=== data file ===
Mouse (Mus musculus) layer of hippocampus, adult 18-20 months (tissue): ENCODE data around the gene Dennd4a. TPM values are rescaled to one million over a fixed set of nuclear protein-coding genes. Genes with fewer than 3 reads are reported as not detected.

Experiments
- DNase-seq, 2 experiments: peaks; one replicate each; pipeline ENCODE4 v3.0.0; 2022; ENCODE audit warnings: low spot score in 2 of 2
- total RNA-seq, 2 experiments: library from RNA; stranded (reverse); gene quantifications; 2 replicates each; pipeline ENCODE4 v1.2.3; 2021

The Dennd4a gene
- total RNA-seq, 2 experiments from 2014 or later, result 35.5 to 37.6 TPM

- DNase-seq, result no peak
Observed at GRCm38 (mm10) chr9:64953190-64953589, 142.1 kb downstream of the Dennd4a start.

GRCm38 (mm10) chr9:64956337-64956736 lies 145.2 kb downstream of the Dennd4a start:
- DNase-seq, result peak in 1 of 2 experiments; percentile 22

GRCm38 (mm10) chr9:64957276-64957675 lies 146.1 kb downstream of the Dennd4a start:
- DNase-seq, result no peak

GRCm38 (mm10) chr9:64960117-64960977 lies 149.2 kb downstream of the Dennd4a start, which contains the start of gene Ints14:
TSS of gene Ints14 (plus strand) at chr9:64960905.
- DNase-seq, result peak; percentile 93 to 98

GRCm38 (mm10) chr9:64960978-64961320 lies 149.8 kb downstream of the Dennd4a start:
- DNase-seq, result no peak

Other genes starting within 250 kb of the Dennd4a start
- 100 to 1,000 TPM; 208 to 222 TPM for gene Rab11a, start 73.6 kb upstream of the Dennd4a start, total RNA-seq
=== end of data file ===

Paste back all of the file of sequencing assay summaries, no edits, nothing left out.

Mouse (Mus musculus) layer of hippocampus, adult 18-20 months (tissue): ENCODE data around the gene Dennd4a. TPM values are rescaled to one million over a fixed set of nuclear protein-coding genes. Genes with fewer than 3 reads are reported as not detected.

Experiments
- DNase-seq, 2 experiments: peaks; one replicate each; pipeline ENCODE4 v3.0.0; 2022; ENCODE audit warnings: low spot score in 2 of 2
- total RNA-seq, 2 experiments: library from RNA; stranded (reverse); gene quantifications; 2 replicates each; pipeline ENCODE4 v1.2.3; 2021

The Dennd4a gene
- total RNA-seq, 2 experiments from 2014 or later, result 35.5 to 37.6 TPM

- DNase-seq, result no peak
Observed at GRCm38 (mm10) chr9:64953190-64953589, 142.1 kb downstream of the Dennd4a start.

GRCm38 (mm10) chr9:64956337-64956736 lies 145.2 kb downstream of the Dennd4a start:
- DNase-seq, result peak in 1 of 2 experiments; percentile 22

GRCm38 (mm10) chr9:64957276-64957675 lies 146.1 kb downstream of the Dennd4a start:
- DNase-seq, result no peak

GRCm38 (mm10) chr9:64960117-64960977 lies 149.2 kb downstream of the Dennd4a start, which contains the start of gene Ints14:
TSS of gene Ints14 (plus strand) at chr9:64960905.
- DNase-seq, result peak; percentile 93 to 98

GRCm38 (mm10) chr9:64960978-64961320 lies 149.8 kb downstream of the Dennd4a start:
- DNase-seq, result no peak

Other genes starting within 250 kb of the Dennd4a start
- 100 to 1,000 TPM; 208 to 222 TPM for gene Rab11a, start 73.6 kb upstream of the Dennd4a start, total RNA-seq